After a thorny School Board review last week, School Board Chairperson Robina Bouffault’s proposal to replace PHR&A’s custom designed fire flow system with a lower cost, pre-fabricated, Flowtronex solution received an incredulous reception from the Berryville Town Council today. Based on the Council’s comments both during and after the meeting, Bouffault’s attempt to buy time for further negotiations over the final fire flow solution now appear to be on a collision course with her goal of issuing request-for-proposal documents by the end of April. The Berryville Town Council offered no indication of support for Bouffault’s overture and bristled at her suggestion that the Town’s actions could be responsible for delaying the building completion date by as much as six months.
“The School Board’s bidding process is just not the Town’s issue,” said Mayor Wilson Kirby after the meeting. “Everything has to be approved before the site plan can be released. We’re not handling this any differently than any other plan.”
At issue is the Town’s requirement that a fire flow pumping solution be approved prior to issuing a final site plan approval. The Town has offered the School board two choices; Either agree to a custom designed fire flow system already approved by the Town’s engineering staff or build and maintain a separate school system. Bouffault now appears to be asking the Town to detach final approval of the school site plan from the final disposition of the fire flow plan. According to Town Manager Keith Dalton, Bouffault’s request is contrary to an April 22 motion adopted by the Town that either:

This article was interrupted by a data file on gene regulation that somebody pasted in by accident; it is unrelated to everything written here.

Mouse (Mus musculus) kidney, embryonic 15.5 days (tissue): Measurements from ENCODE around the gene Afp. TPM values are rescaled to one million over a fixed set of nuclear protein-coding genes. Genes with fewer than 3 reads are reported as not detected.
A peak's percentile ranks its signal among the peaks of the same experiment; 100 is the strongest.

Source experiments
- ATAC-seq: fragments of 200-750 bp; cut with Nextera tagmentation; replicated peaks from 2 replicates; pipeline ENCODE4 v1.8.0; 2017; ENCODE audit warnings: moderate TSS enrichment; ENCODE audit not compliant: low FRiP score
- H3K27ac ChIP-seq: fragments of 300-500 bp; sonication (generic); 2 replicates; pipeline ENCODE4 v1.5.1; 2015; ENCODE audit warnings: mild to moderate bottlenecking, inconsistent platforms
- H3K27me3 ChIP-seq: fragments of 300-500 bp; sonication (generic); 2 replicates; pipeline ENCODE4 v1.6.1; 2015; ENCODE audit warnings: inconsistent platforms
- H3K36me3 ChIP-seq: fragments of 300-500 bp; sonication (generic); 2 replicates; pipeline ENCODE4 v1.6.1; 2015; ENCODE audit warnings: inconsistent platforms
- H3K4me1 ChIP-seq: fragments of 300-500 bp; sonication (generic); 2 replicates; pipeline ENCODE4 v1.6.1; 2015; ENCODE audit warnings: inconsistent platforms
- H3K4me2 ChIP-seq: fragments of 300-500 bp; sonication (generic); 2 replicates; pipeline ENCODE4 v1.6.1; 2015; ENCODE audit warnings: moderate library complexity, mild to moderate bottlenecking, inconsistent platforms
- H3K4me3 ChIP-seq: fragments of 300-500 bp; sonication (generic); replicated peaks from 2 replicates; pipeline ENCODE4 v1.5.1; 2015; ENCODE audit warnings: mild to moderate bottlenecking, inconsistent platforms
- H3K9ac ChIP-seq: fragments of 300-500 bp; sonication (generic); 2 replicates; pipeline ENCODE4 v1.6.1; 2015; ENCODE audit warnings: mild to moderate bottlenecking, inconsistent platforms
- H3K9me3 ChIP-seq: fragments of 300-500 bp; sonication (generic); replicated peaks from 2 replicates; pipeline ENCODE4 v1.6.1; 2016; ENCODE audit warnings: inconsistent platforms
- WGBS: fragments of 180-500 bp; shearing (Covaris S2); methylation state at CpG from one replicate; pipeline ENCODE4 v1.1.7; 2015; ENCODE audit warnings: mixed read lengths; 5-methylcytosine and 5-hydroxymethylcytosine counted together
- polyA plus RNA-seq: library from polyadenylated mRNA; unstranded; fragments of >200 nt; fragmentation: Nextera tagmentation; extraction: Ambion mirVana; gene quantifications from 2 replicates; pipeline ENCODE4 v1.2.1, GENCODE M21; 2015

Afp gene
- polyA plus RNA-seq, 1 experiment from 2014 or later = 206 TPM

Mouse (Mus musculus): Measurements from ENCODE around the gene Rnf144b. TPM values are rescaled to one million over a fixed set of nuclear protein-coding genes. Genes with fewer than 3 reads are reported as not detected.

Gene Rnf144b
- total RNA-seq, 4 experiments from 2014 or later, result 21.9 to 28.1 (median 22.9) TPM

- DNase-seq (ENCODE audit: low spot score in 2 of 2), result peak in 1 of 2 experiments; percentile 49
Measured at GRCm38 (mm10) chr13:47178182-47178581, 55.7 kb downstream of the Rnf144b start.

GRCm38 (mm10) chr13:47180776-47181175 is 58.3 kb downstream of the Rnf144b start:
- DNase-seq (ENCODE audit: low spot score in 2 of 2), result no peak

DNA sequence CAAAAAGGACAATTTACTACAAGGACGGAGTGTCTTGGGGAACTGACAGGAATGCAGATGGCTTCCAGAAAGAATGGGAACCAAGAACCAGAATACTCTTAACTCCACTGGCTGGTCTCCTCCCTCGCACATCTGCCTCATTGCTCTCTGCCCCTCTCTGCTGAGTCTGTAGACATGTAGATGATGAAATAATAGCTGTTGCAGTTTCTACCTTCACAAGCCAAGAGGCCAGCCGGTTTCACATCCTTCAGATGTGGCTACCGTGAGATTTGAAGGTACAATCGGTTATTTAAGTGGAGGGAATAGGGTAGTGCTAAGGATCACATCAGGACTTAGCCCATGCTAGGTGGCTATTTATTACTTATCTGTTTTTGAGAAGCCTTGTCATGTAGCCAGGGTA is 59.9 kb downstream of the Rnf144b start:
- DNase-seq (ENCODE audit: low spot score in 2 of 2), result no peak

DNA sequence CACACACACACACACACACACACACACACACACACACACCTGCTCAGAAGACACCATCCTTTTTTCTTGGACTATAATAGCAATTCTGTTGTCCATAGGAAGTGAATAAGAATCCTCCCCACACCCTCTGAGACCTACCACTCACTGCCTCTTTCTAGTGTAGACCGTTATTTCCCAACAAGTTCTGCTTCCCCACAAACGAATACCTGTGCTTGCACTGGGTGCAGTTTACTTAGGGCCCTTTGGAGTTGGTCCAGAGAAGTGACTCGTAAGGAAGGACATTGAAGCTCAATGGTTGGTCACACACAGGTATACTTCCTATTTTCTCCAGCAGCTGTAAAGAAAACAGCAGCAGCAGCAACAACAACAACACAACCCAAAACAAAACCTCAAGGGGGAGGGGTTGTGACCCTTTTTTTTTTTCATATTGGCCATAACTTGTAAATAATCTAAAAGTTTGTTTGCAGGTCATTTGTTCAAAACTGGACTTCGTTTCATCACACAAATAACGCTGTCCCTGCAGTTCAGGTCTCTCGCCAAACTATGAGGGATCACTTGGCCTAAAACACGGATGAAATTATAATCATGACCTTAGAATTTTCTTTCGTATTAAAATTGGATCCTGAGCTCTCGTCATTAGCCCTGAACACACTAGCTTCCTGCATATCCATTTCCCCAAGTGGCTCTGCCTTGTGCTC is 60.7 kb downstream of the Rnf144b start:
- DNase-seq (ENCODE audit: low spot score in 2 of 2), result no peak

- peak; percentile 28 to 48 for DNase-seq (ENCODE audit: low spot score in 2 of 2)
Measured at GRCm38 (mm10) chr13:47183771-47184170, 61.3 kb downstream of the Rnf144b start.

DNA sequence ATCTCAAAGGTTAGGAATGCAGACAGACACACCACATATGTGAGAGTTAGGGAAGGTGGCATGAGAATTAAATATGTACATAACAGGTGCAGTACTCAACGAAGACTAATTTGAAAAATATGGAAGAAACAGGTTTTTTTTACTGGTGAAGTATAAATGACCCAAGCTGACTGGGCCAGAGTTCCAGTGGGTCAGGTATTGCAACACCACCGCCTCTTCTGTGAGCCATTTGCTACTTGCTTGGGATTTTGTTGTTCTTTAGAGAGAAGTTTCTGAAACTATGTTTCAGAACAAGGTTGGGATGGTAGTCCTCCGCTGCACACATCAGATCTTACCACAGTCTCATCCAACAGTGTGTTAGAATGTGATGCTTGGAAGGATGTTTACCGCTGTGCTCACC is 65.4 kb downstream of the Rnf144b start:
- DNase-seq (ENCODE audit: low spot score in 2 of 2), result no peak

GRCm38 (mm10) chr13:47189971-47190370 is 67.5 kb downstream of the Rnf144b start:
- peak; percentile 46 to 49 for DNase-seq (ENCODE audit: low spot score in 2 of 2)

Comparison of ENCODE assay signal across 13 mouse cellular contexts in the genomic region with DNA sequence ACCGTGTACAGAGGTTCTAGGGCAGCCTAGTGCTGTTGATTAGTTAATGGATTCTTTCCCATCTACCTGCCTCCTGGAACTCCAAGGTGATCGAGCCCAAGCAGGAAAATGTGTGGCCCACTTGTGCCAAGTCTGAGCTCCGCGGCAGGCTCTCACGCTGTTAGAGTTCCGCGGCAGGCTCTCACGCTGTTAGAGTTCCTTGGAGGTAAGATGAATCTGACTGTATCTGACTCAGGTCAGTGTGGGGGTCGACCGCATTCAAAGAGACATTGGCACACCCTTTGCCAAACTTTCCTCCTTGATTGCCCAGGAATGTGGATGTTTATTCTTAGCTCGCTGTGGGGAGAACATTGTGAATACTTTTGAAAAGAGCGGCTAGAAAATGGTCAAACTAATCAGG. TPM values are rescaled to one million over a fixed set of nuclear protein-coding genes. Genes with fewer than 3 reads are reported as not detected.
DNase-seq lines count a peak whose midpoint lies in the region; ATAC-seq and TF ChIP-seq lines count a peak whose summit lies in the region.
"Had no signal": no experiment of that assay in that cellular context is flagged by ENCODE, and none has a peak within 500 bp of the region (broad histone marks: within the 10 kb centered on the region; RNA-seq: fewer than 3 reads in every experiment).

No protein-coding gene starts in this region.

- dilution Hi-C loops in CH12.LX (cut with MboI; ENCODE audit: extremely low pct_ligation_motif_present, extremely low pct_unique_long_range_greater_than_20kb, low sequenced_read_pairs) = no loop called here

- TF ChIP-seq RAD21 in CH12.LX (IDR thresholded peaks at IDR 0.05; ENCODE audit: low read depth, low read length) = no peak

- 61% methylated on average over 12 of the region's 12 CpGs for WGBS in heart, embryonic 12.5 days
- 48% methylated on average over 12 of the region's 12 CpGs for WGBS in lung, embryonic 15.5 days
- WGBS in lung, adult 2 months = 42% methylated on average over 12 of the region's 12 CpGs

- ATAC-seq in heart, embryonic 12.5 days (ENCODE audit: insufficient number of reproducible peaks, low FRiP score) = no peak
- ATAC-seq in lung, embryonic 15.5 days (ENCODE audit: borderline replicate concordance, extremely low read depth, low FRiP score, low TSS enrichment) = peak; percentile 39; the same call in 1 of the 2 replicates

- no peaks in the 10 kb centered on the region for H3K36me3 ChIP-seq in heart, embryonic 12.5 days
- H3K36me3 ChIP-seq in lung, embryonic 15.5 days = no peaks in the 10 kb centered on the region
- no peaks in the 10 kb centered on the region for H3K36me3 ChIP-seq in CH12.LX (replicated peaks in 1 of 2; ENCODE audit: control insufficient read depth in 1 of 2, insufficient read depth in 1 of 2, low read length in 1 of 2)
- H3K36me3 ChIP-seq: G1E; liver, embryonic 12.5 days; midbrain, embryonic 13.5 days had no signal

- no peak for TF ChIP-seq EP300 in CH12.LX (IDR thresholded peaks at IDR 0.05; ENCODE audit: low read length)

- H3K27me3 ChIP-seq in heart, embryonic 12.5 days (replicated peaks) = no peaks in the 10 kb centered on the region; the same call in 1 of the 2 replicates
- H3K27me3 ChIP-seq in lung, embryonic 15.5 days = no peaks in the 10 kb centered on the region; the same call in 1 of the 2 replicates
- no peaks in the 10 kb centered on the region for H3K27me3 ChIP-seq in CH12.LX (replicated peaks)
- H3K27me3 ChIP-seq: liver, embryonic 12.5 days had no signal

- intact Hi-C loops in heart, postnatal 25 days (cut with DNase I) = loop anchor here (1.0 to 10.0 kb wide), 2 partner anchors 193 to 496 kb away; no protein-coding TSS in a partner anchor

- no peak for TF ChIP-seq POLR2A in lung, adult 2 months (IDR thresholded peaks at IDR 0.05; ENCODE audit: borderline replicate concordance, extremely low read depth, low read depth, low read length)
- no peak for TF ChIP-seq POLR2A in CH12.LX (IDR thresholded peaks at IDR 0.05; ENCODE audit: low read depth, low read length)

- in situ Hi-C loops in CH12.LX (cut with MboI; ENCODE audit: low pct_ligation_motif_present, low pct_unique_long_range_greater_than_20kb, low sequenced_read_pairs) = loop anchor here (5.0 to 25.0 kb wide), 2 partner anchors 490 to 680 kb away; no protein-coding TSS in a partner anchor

“a) an agreement is approved by both the Town of Berryville and the applicant [School Board] that provides for provision of required fire flow by upgrading the Town’s Booster Pump Station or b) the Town of Berryville approves a plan that provides for construction of an on-site improvement to provide required fire flow.”
Dalton said that the intent of the resolution was clear, either a shared utility agreement between the School Board and the Town must be approved or the School Board moves forward with construction of its own on-site plant.
Mayor Wilson Kirby confirmed Dalton’s interpretation of the resolution saying, “The Council’s intent was that approval of the site plan would include the PHR&A design or that the School Board would develop its own plan and fire flow project.”
Responding to Mayor Kirby’s interpretation, Chairperson Bouffault replied, “That’s not how we understood the motion.” Bouffault contends that pre-engineered/fabricated booster pump stations are allowable by the Virginia Department of Health under the currently approved permit and appears to be the source of her hope for continued negotiations with the Town over adoption of the final fire flow solution.
“The Flowtronex system is a comparable plan, and if it is more cost effective, it should be to both the benefit of the School Board and the Town of Berryville to put the money back into the school budget. The Virginia Department of Health says that it can turn approval for an alternate plan around in 30 days,” Bouffault said. She then recited additional reasons why she believes that the alternate solution should be considered; “The City of Martinsburg has two Flowtronex systems that Berryville’s engineering consultants, Chester Engineering, have worked on. The Town of Martinsburg is very pleased with the Flowtronex systems that they have.”